Scott: may not have an answer on that. Carol: we want to continue having discussions. Sean McDuffee: M&E has been in a POSIX / NFS world for a bit too long, there are interesting things happening in the HPC world that could be of interest to look at. Also the underlying fundamental data models, how to store and retrieve files, could this use modern HPC filesystems. Scott: yes, that seems aligned with the proposal. What is the next stage of what a studio pipeline could look like. Original thought was more along the lines of “here’s what we consider a good, solid foundation to build your pipeline upon, but need to consider the cloud”. For instance how do you sync between the cloud and your studio, what tools and technologies could be provided to help manage that. Also a new studio starting out, how do you hit the ground running without having to write a ton of tools from scratch.
Kimball: should ask to reconsider the scope to narrow down to make it clear what the WG wants to work on. Seems to be the general feedback from the group? Allen Rose: is it an incubator for other projects, break off other pieces of work that could be tackled. Or maybe conversations can be more informal, and spin off WGs for specific topics?
Proposal to the mailing list, with some back and forth discussion
Larry: not necessarily a complete proposal, more of an introduction. Some questions may be “what the intention is”
Kimball: there’s some source code involved, include files, sample plugins
How do we want to manage open standards.
David: OFX is a good example of a set of libraries that has both open source and commercial aspect. Existing ASWF projects are being used in commercial projects. Larry: commercial use makes these projects work! David: some companies have used open source to advance their own needs, we may come in touch with those in the future. OFX is a good project to develop our “muscles” around those areas, possible improvements between open source libraries and the ways people use them. Also how we would want to clean up the ecosystem if we wanted to.
How does an existing foundation joining a LF foundation work? John: was involved was an independent project called ODPI, was an independent organization, merged into LFAI project, had to merge governance structure, membership tiers, was more complex since there was significant revenue and assets involved. Right now in the process of doing due diligence to understand what this could look like. From the email, seems like there would be a welcome to fold in, but they may be looking more at the benefit of the TAC. To comment about standards: ASWF hasn’t done a lot of standards work, but LF has a lot of expertise it could contribute.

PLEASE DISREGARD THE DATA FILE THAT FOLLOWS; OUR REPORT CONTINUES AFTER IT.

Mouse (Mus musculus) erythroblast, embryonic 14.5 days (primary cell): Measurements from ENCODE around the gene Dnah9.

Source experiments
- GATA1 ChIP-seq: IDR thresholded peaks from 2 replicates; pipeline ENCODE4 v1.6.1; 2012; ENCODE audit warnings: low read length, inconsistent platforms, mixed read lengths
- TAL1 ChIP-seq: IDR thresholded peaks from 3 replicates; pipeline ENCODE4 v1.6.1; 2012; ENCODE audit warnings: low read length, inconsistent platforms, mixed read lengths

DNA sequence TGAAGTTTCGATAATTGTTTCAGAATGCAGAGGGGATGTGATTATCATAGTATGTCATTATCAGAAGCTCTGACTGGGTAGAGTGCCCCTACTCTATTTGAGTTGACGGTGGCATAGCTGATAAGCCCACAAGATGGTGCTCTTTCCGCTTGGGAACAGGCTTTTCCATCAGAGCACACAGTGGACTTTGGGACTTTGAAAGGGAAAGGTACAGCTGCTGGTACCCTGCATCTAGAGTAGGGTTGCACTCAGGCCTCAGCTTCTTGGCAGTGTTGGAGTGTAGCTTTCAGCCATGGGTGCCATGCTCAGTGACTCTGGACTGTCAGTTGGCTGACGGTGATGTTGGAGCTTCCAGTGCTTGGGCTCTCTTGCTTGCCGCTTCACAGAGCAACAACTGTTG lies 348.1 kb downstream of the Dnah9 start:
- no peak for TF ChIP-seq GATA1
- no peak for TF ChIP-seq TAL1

John: these types of conversations would likely happen at the Governing Board. David: yes, will take care of it. The TAC decides whether to accept the project, but also develop a good vision with the people from OFX as to where it should go from here. Joshua: would be good to hear from OFX project what is their vision and hope to gain from joining.
Michael Min: could they be a TAC participant like USD without being an official project, does it have to be a project? Kimball: interesting question, do we need a group focussed on open standards, more than some of us may be interested in. Did interface initially with Bruno Nicoletti on creating the OFX standard.
Larry: have never used OFX, can someone speak to it? Also if what we saw in the repo is just a PDF that lays out a standard, would be a more meaningful debate about becoming a caretaker. But there’s code, lots of our projects make a standard + API. Is there a missing library that should be fully fleshed out that would give a substantial improvement? Or are their header files already fully fulfilling the need? Header only libraries have value. Kimball: at the time OFX was created, it was the least common denominator, so hard to do anything that’s performance. Deke: Katana supports OFX. Larry: if it needs a complete rewrite, that’s a different thing, may need to start from scratch.
Kimball: it may have undone that, some things were added for threading, GPU support.
Carol: have used OFX in a couple of situations, have some OCIO OFX plugins, useful way to demonstrate functionality. But don’t suggest using it in production. There’s usefulness in debugging. But the foundation should get behind such a standard we would want to use in our projects.
JF: OFX plugins used a lot in mid tier facilities.
Kimball: we should have them present, seems the general consensus. Does it have wider implications for us becoming a standards body…
Tentative: WG mission statement update process (context of CI WG)